New Vehicle Rust Proofing

This has probably been discussed to death, but I live in the Northeast where there is generally alot of salt spread on the roads during the winter, I just purchased a new 2014 GMC Sierra 1500. There are so many mixed reviews regarding this subject that I cannot come to a decision as to whether this is needed or not. My concern for the rust is the chassis, not so much the sheet metal as I believe the way vehicles are built today that shouldn’t be an issue. My previous Chevy pickup developed visible surface rust on the chassis over 3 years, so I don’t want the same thing to happen to this one. If rust proofing for this area is recommended what product works best? The dealer sells & applies Noxudol. A nearby 3rd party applies Waxoyl. Any suggestions and/or advice? Thanks

Don’t bother.

Don’t bother, the bodies are galvanized steel on both sides. The frame is coated with black goo right now and adding more can trap moisture as effectively as keeping it away. The black goo will last about 6-8 years and you can touch it up if you are seriously OCD about being able to look underneath and see rust. You can do just as good a job by yourself by sliding under your new truck with a can of black paint to paint stuff that isn’t now, like driveshafts. Add a can of spray undercoat to do touch ups where the factory coating is a bit light and that should get you up to 10 years before it starts to look dodgy. BTW, I’m a Chevy truck owner from a road-salt state that goes through freeze-thaw cycles all winter.

Mustangman, I appreciate the response. I’ll probably just do what you’re recommending and save a few hundred dollars and aggravation. Thanks.

Agree; it’s no longer necessary to do so. I once specified an number of vehicles for the far North. We used an insulating undercoating to get to get the vehicle warmer at -45F and colder. This was a spay-on foam that did a good job, as there was no worry about salt. The vehicles were a lot warmer with insulated floors.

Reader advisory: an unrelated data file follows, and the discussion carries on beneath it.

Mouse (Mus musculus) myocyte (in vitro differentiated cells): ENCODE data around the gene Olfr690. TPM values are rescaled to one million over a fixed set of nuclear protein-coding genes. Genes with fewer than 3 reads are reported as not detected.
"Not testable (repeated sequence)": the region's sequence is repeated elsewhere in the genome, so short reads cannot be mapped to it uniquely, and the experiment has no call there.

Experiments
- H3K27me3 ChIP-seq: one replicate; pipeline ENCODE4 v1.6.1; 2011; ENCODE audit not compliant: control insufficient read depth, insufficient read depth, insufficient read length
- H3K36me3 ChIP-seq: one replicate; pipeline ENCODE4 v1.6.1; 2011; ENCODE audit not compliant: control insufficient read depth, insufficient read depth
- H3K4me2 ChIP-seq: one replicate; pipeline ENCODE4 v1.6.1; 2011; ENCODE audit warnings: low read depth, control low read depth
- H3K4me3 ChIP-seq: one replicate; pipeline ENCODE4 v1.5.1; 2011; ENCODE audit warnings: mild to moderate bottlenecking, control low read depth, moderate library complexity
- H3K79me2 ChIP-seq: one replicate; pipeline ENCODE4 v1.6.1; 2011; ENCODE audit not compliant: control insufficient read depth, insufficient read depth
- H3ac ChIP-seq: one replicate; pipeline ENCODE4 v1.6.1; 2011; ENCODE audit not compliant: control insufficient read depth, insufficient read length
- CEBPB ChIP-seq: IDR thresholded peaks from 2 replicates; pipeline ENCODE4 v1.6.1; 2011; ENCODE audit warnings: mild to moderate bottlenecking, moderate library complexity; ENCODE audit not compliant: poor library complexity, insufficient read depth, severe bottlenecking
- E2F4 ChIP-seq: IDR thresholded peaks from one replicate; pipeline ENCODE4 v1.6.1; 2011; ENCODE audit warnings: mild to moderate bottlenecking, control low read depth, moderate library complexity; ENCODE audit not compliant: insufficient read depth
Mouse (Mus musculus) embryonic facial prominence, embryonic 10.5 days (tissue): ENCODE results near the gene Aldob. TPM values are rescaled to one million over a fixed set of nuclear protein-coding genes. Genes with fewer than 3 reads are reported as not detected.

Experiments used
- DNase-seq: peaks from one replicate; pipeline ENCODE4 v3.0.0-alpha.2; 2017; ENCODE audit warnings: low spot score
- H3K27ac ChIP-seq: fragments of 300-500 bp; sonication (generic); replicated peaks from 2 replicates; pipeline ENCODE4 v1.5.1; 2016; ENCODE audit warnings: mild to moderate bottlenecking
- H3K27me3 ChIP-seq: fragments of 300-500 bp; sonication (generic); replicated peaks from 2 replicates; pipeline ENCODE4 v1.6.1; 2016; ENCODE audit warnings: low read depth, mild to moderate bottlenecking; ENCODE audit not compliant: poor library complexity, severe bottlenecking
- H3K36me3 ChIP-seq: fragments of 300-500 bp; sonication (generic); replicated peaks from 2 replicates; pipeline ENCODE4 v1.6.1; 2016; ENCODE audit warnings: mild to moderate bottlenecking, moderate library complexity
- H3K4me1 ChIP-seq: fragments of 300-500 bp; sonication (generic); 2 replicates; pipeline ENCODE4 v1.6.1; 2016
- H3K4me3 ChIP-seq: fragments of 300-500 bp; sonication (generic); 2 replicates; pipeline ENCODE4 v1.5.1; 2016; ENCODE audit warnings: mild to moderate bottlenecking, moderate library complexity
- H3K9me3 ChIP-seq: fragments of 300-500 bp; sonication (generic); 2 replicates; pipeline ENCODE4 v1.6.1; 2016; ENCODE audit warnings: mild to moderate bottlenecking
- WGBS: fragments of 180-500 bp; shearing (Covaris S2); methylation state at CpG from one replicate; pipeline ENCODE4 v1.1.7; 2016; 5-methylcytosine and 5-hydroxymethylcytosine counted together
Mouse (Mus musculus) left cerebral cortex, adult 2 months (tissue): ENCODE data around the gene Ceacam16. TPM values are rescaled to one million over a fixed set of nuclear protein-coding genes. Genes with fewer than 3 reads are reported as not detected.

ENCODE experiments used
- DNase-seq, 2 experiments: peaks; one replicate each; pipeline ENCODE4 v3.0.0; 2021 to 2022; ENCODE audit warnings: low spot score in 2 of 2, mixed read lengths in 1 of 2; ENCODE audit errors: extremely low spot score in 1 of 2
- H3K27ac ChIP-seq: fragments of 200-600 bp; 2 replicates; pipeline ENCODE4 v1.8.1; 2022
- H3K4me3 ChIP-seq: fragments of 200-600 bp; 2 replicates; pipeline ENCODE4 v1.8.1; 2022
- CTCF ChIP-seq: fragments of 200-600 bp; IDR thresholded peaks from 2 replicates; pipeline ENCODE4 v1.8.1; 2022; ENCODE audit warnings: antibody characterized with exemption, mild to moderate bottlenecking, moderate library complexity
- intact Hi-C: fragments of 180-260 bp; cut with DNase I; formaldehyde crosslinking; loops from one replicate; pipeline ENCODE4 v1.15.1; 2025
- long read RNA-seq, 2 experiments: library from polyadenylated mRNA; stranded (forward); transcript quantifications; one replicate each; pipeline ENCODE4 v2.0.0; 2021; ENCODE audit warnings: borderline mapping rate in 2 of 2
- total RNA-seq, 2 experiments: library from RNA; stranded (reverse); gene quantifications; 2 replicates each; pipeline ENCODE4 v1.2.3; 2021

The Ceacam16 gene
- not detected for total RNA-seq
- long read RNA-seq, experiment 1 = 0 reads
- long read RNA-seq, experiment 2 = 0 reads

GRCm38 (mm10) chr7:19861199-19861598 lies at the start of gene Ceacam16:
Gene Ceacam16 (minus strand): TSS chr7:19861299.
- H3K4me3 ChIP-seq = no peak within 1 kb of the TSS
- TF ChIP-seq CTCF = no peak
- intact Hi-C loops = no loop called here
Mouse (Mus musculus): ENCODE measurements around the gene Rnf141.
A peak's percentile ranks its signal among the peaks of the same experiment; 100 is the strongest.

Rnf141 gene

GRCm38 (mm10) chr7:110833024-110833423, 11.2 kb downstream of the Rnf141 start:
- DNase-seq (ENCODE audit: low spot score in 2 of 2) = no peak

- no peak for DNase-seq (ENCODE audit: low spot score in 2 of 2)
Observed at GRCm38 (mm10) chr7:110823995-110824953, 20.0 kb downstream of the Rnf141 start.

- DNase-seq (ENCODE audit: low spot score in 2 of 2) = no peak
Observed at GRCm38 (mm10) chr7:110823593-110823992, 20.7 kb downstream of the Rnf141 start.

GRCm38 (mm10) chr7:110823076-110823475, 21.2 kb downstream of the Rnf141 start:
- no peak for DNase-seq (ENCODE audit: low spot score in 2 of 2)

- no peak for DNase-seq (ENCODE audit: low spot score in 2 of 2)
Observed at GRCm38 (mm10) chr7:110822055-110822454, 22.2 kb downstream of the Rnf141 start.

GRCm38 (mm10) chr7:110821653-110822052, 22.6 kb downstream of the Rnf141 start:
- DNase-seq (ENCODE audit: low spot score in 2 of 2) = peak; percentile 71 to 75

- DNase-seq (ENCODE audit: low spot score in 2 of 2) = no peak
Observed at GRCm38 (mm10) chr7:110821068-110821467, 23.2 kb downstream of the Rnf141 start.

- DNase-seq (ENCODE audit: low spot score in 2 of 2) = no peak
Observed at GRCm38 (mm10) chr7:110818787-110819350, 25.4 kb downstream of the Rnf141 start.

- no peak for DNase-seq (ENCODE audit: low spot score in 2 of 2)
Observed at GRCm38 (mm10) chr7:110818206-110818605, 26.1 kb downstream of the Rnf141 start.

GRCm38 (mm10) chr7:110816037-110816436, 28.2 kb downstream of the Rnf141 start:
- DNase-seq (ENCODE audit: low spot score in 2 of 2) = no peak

I too live in the North East…and keep my vehicles a long time. Usually after 10 years and a few hundred thousand miles they start showing signs of rust.

Thanks everyone. I’ll stay clear of the rust proofing.

The last car of mine that showed any evidence of rust was my '92 Accord, and they all had the same problem of rust right behind the rear wheel wells.

Great strides in rust-proofing have been made in the intervening decades, and two subsequent cars that I kept for 9-10 years still looked great–with no evidence of rust–when I traded them in.

It might be that the frame of your old vehicle, and the new one too, has been dipped in Phosphoric Acid. This forms an Iron Phosphide coating that looks like surface rust, but is actually the primary corrosion protection for the frame. Doing this process allows the frame to be protected inside and out. They can paint over this coating as it acts like a primer, but if the paint gets chipped off by road debris, the metal is still protected.

There are some applications that can help. But, it’s so much dependent upon the workmanship when doing it, it usually becomes problematic and causes more rust. The only thing one can do in the North East to delay rust more then it does, is paint exposed surface areas with grease and use oils in crevasses that collect water and salt brine. It works. But, it’s dirty ( you have to crawl underneath) costly, ( six dollars per year) and time consuming ( 45 minutes per year). This works but most want one time fixes and can’t be bothered. One time fixes never work. So, don’t go for rust proofing beyond what the factory does unless you are willing to get down and dirty, yearly. Then, your cars will remain rust free in treated ares for decades, not just for eight to ten years.